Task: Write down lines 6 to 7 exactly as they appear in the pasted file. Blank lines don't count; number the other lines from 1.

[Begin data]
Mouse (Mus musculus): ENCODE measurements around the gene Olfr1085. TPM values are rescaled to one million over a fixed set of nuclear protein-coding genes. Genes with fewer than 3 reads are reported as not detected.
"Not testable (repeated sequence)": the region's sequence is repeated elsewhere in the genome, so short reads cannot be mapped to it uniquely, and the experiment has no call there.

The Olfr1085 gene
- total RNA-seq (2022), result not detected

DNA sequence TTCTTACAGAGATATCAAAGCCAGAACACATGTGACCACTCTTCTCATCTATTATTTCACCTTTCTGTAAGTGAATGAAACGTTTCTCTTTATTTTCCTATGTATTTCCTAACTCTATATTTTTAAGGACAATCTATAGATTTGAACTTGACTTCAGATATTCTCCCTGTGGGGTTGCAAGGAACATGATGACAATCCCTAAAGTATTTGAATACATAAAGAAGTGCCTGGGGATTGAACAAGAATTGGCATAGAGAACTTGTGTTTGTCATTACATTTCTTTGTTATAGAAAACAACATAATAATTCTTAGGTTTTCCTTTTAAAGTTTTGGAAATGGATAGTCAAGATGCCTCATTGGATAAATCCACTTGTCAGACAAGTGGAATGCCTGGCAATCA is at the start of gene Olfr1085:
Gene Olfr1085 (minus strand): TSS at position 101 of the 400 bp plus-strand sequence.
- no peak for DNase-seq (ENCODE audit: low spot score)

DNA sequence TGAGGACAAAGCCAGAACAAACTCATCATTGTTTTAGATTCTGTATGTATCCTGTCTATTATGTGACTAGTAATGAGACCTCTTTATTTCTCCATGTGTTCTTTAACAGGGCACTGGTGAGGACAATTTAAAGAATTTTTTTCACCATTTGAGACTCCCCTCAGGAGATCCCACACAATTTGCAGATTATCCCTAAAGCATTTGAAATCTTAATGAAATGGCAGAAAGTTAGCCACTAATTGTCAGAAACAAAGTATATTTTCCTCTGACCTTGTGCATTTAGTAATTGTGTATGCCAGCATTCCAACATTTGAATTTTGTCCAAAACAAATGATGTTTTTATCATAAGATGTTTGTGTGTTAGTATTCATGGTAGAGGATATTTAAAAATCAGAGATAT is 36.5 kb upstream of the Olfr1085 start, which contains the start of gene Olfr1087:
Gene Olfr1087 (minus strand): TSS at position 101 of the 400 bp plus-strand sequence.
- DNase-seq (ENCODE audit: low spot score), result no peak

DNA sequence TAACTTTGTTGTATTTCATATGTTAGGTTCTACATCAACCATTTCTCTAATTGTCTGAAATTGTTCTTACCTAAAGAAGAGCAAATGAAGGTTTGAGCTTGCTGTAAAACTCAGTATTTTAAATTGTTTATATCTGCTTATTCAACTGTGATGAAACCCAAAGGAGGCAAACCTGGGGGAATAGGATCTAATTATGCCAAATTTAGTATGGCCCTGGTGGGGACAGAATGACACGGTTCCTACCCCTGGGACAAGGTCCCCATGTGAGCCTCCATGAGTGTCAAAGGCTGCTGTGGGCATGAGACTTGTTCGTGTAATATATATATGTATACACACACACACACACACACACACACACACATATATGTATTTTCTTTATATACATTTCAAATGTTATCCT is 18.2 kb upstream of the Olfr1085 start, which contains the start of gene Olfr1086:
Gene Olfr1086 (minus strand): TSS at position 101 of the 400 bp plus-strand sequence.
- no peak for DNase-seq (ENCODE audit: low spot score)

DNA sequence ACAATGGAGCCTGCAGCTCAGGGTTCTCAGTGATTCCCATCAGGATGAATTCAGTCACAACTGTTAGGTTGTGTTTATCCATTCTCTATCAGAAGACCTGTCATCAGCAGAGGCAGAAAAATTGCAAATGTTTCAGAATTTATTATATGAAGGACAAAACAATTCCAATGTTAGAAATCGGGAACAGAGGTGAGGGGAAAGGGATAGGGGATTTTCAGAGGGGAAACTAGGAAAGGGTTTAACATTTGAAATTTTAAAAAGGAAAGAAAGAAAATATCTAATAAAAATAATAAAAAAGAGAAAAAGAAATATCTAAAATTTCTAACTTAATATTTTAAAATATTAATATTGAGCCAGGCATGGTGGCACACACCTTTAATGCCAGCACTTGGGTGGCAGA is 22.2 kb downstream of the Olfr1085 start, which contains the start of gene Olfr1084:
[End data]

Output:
Gene Olfr1085 (minus strand): TSS at position 101 of the 400 bp plus-strand sequence.
- no peak for DNase-seq (ENCODE audit: low spot score)